Friday, January 20, 2006

BBC Last Laugh (continued)

Almost nine months after the deadline closed, the next stage of BBC's Last Laugh Competition will start again tomorrow night. There's not much information on the website, but the first of eight programmes following the selection of the winning writers, will be screened at the not-exactly-prime-time of 11.10pm on BBC Three.

Last Laugh was an open competition where entrants were invited to finish a pilot episode started by an established sitcom writer. The winning show will be broadcast on BBC Three.

From the BBC Press Office (pdf)
The Last Laugh is the UK’s largest-ever sitcom-writing competition and celebrates the comedy classics that have made us laugh, cry and challenge our perceptions.

Launched last year, The Last Laugh dared the public to complete sitcoms started by some of the best names in the business. People who penned the first 20 minutes of brand-new sitcoms included the creators of The Peep Show, Bain and Armstrong, Marks and Gran – of The New Statesman and Birds of A Feather fame – Carla Lane and Paul Mayhew-Archer, co-writer of The Vicar of Dibley.An amazing 5,000 people rose to the challenge and may be in line to have their scripts turned into a comedy pilot for BBC Three.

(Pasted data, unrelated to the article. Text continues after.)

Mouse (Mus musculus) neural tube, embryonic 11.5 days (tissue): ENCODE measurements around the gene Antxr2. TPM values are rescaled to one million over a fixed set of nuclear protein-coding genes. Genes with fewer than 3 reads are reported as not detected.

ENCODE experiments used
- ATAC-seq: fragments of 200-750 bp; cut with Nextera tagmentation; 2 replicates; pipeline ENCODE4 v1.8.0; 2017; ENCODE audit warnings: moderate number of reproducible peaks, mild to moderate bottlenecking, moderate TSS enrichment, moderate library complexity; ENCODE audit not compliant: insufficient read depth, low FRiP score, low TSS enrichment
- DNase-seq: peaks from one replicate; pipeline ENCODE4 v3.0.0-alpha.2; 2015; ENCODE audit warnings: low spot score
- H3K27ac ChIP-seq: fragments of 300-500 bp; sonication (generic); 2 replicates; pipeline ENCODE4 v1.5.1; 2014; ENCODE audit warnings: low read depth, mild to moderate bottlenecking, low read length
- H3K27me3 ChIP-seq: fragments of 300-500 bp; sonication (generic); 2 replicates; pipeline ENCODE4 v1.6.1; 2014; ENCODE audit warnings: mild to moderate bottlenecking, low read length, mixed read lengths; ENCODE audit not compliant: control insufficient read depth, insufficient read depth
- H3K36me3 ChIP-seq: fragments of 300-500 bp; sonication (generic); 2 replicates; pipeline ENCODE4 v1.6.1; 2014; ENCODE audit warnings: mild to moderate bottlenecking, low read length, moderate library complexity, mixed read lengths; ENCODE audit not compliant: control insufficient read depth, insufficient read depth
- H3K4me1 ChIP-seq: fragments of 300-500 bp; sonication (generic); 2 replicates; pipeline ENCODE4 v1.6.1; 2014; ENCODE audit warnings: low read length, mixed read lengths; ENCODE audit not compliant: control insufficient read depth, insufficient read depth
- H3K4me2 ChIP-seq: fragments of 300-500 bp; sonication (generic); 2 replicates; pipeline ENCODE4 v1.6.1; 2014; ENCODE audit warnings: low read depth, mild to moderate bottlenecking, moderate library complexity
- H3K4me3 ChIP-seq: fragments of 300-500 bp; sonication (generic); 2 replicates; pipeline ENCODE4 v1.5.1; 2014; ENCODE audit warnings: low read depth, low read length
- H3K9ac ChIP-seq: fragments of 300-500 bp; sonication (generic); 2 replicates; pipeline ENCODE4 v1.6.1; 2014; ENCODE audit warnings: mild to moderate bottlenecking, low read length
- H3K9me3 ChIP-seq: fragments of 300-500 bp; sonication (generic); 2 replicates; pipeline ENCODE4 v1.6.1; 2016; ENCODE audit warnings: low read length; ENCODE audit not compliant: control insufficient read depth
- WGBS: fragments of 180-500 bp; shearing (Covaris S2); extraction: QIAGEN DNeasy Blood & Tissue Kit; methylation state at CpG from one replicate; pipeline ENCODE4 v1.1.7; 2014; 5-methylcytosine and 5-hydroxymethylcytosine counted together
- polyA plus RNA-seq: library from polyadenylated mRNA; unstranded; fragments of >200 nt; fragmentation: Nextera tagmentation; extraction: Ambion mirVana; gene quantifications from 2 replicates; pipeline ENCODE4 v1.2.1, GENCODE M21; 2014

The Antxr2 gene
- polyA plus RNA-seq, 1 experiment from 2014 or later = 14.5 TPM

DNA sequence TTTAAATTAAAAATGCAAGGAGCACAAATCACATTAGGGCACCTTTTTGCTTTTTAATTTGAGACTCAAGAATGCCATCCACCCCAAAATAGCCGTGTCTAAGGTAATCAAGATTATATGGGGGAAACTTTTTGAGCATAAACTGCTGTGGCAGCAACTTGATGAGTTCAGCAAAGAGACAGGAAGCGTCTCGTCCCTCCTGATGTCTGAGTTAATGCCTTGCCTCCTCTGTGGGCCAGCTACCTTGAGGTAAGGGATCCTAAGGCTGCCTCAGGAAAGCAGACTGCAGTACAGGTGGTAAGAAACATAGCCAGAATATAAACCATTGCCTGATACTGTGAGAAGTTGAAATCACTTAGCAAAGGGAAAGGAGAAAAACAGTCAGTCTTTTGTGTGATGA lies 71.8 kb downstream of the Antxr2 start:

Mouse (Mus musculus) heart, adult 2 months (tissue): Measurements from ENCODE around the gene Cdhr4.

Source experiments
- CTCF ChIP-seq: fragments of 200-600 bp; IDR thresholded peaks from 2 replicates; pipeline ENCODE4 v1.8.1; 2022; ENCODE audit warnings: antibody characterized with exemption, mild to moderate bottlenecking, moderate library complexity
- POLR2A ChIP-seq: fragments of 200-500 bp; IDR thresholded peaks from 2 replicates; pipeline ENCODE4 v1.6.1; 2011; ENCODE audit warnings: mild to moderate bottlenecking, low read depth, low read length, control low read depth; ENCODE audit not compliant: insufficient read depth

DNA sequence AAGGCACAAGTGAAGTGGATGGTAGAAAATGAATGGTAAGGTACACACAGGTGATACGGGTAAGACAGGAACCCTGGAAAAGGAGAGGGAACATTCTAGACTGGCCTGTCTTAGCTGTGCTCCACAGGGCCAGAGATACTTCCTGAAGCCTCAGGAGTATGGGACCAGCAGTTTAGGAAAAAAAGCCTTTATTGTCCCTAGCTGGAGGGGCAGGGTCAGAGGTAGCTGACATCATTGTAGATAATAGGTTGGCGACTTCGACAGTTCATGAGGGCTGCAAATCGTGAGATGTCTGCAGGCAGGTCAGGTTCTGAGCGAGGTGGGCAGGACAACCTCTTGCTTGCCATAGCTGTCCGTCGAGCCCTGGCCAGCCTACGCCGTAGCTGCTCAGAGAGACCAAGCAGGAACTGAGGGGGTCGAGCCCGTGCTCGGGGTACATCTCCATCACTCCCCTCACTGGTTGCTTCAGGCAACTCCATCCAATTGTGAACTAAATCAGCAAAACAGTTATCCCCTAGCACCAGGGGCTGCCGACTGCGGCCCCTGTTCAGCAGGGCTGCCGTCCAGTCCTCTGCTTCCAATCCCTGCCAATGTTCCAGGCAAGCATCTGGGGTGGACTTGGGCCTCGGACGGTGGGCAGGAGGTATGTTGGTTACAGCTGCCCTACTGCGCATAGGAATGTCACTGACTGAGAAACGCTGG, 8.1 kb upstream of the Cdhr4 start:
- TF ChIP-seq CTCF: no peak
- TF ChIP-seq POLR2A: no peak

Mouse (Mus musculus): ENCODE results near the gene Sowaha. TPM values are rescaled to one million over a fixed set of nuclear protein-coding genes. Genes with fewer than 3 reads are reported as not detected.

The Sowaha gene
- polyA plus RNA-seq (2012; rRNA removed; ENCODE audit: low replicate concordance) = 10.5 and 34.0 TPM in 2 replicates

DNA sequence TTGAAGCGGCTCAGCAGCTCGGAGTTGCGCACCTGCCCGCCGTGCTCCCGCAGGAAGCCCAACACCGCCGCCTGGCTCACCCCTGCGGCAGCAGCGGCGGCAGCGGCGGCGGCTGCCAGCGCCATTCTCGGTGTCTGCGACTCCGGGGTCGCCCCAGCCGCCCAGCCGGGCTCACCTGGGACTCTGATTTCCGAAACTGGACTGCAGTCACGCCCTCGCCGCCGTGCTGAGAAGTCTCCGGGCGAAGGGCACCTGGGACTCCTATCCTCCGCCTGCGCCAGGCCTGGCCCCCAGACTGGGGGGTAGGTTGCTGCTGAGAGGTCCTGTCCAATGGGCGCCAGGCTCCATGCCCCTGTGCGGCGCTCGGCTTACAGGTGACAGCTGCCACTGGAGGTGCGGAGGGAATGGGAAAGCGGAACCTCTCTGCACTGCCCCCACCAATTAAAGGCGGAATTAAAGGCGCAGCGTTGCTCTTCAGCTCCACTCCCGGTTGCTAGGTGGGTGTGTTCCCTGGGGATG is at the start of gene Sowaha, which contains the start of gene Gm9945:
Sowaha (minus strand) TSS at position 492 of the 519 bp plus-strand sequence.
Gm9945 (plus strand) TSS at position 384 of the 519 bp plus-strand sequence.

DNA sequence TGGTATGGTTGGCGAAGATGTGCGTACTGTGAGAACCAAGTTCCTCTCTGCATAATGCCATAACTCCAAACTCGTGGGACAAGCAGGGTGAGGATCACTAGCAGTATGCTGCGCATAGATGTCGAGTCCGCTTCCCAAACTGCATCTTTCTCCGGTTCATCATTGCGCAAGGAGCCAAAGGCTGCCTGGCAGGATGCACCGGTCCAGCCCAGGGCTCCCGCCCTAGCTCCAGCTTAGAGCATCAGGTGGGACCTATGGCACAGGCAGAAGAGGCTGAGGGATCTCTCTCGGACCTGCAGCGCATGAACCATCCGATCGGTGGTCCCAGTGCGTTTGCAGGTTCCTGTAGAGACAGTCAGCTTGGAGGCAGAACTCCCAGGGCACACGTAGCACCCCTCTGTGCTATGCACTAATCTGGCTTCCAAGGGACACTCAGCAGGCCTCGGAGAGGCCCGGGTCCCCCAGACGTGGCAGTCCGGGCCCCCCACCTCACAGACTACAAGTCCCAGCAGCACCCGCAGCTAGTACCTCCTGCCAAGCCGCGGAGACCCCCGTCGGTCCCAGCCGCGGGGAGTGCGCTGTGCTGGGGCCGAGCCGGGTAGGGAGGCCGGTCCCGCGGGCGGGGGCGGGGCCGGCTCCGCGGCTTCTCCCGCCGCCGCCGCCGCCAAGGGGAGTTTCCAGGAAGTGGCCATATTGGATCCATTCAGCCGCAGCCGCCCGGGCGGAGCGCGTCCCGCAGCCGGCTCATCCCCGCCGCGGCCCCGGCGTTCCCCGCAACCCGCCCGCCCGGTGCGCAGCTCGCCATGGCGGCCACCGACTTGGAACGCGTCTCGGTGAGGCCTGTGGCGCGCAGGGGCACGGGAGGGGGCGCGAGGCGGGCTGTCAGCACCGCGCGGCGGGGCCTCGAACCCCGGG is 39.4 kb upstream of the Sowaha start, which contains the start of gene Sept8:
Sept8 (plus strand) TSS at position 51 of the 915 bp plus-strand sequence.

Comedian Dara O’Briain reveals the winners in an eight-part series that also celebrates comedy as a vital cog of British life.

Tonight’s first episode focuses on the work of Marks and Gran, and in particular their razor-sharp political comedy, The New Statesman. While Rik Mayall and others pay tribute on how to take comic pot shots at politicians, the episode conversely looks at politically incorrect comedy, from Little Britain to Bottom.

In the company of Dara, the judges also give their opinions on the top four entries, who completed Marks and Gran’s sitcom Last Quango In Harris.

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